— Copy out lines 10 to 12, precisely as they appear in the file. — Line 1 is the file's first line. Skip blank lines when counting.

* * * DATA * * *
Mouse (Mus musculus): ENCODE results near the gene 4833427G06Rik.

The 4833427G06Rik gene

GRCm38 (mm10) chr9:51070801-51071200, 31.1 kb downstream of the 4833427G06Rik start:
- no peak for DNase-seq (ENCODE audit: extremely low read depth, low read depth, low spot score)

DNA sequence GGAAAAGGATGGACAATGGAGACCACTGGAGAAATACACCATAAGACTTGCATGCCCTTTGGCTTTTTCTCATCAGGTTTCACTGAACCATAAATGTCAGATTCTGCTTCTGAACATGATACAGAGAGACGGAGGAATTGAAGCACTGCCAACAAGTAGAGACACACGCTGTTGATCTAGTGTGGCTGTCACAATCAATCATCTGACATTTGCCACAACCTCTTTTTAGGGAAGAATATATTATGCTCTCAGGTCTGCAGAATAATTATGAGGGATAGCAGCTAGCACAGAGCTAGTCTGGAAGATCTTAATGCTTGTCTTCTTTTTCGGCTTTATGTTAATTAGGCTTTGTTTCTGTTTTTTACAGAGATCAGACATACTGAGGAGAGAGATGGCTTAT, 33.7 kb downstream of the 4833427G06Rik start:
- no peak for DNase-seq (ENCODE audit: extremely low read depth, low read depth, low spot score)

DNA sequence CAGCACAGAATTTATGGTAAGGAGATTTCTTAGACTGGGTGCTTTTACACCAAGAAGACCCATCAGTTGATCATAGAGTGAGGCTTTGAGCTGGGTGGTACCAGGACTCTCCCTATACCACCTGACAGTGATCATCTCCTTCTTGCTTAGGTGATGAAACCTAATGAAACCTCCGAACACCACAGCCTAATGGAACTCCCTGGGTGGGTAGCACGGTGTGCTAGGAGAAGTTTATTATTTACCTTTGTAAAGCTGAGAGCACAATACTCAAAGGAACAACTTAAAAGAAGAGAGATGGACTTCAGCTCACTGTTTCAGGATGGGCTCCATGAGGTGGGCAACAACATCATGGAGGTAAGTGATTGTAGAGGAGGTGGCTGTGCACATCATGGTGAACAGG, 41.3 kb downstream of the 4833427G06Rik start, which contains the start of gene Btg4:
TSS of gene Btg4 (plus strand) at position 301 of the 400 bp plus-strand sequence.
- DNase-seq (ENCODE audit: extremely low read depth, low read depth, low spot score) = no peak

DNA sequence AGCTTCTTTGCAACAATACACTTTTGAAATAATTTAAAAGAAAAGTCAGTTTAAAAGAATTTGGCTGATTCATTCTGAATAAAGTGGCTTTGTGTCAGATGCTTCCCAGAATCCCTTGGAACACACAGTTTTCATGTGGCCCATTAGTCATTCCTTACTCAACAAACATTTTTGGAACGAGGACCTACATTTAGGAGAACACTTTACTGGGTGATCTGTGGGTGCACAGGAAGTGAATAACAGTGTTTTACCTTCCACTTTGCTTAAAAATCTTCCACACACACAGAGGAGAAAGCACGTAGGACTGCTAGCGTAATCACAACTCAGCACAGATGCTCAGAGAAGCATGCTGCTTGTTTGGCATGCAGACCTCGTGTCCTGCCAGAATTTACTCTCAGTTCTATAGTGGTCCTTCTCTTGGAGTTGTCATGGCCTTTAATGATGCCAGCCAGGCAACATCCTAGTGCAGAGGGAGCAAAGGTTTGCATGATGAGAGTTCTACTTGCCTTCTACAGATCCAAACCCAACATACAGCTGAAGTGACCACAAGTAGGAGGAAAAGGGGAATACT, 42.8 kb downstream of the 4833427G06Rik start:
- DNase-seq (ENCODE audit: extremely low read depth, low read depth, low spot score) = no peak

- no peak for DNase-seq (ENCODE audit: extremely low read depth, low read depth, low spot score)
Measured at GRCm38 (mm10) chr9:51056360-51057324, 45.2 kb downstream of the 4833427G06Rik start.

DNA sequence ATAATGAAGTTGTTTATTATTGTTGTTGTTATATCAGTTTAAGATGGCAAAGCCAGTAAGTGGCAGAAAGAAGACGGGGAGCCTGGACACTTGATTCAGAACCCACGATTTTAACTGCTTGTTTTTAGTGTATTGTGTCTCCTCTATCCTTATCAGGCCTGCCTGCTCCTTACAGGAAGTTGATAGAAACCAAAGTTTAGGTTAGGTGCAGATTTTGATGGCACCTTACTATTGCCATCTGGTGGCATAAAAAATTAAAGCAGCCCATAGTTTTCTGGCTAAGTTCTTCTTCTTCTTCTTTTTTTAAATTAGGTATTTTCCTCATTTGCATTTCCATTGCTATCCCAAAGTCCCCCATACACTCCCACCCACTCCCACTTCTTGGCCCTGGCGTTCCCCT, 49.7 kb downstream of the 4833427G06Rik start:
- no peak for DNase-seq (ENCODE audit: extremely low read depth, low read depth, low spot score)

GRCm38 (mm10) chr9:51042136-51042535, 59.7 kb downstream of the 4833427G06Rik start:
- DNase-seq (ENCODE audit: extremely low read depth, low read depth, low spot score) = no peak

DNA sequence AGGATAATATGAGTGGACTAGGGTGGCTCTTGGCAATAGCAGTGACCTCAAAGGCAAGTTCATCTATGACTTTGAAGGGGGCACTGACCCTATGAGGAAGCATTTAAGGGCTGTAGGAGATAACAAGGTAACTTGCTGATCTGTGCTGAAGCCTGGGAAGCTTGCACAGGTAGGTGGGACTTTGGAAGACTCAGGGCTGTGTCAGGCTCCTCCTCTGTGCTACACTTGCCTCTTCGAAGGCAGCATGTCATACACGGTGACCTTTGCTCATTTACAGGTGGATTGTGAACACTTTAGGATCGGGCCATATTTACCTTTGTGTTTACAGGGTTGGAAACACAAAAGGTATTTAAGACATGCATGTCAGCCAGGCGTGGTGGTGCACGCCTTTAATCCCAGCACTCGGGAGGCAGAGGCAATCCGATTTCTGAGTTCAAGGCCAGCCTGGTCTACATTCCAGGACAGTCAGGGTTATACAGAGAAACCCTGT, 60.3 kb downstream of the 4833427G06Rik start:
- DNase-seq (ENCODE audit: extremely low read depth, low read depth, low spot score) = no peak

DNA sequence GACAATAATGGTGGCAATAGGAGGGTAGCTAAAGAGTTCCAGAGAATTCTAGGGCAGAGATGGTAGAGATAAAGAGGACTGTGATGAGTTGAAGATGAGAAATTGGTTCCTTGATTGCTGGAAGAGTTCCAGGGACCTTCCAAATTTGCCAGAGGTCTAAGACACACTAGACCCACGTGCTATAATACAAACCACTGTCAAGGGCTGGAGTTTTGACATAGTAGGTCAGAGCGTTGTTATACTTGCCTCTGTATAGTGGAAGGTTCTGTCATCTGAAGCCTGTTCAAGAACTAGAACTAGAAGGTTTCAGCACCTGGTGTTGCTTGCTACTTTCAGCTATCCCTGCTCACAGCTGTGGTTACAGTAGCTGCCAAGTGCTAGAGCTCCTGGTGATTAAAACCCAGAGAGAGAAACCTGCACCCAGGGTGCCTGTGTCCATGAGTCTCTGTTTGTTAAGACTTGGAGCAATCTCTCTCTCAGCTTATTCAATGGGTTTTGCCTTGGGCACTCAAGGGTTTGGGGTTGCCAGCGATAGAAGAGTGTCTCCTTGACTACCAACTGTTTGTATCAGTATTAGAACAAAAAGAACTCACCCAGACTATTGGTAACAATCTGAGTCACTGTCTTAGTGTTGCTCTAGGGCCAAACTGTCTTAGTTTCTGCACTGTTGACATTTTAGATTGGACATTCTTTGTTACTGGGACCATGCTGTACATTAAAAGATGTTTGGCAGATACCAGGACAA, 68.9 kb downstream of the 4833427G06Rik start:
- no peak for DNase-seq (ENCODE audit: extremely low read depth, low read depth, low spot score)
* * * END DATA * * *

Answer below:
DNA sequence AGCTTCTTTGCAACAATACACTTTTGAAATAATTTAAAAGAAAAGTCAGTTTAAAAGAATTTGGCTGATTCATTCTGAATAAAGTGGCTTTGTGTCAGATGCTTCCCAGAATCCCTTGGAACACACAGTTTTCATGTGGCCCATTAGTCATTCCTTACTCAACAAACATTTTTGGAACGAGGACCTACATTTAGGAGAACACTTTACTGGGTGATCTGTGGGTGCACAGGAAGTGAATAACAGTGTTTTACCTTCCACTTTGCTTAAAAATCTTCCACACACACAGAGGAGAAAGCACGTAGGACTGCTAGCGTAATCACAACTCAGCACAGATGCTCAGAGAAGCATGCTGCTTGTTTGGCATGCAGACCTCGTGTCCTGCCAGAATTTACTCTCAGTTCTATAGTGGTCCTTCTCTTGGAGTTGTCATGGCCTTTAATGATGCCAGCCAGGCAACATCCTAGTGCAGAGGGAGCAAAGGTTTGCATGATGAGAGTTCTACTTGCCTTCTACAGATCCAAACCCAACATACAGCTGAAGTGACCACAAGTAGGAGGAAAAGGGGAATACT, 42.8 kb downstream of the 4833427G06Rik start:
- DNase-seq (ENCODE audit: extremely low read depth, low read depth, low spot score) = no peak

- no peak for DNase-seq (ENCODE audit: extremely low read depth, low read depth, low spot score)